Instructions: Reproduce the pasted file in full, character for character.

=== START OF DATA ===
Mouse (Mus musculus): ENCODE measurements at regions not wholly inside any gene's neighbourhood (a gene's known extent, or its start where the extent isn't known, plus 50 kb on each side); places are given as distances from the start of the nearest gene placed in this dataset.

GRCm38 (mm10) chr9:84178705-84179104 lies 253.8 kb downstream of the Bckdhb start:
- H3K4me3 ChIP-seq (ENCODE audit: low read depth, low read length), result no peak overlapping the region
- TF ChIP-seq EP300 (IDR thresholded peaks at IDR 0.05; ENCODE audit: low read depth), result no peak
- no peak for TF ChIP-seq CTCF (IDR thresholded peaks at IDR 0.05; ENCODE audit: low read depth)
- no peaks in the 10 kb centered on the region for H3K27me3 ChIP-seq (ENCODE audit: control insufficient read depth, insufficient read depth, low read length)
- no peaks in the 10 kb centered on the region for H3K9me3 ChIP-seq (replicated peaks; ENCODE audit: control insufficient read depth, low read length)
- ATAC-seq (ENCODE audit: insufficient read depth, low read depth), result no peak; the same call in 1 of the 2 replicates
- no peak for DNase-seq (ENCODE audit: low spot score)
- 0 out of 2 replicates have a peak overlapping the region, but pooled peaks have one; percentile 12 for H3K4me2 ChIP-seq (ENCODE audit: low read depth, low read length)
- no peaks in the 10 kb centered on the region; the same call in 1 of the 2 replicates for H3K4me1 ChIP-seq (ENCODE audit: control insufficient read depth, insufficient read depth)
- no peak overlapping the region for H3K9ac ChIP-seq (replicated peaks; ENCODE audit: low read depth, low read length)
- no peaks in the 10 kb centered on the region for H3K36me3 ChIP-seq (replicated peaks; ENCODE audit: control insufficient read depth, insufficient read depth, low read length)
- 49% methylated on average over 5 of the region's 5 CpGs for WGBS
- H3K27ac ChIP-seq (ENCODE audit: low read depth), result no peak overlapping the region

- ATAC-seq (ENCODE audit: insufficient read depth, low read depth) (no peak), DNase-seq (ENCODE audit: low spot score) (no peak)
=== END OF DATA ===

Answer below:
Mouse (Mus musculus): ENCODE measurements at regions not wholly inside any gene's neighbourhood (a gene's known extent, or its start where the extent isn't known, plus 50 kb on each side); places are given as distances from the start of the nearest gene placed in this dataset.

GRCm38 (mm10) chr9:84178705-84179104 lies 253.8 kb downstream of the Bckdhb start:
- H3K4me3 ChIP-seq (ENCODE audit: low read depth, low read length), result no peak overlapping the region
- TF ChIP-seq EP300 (IDR thresholded peaks at IDR 0.05; ENCODE audit: low read depth), result no peak
- no peak for TF ChIP-seq CTCF (IDR thresholded peaks at IDR 0.05; ENCODE audit: low read depth)
- no peaks in the 10 kb centered on the region for H3K27me3 ChIP-seq (ENCODE audit: control insufficient read depth, insufficient read depth, low read length)
- no peaks in the 10 kb centered on the region for H3K9me3 ChIP-seq (replicated peaks; ENCODE audit: control insufficient read depth, low read length)
- ATAC-seq (ENCODE audit: insufficient read depth, low read depth), result no peak; the same call in 1 of the 2 replicates
- no peak for DNase-seq (ENCODE audit: low spot score)
- 0 out of 2 replicates have a peak overlapping the region, but pooled peaks have one; percentile 12 for H3K4me2 ChIP-seq (ENCODE audit: low read depth, low read length)
- no peaks in the 10 kb centered on the region; the same call in 1 of the 2 replicates for H3K4me1 ChIP-seq (ENCODE audit: control insufficient read depth, insufficient read depth)
- no peak overlapping the region for H3K9ac ChIP-seq (replicated peaks; ENCODE audit: low read depth, low read length)
- no peaks in the 10 kb centered on the region for H3K36me3 ChIP-seq (replicated peaks; ENCODE audit: control insufficient read depth, insufficient read depth, low read length)
- 49% methylated on average over 5 of the region's 5 CpGs for WGBS
- H3K27ac ChIP-seq (ENCODE audit: low read depth), result no peak overlapping the region

- ATAC-seq (ENCODE audit: insufficient read depth, low read depth) (no peak), DNase-seq (ENCODE audit: low spot score) (no peak)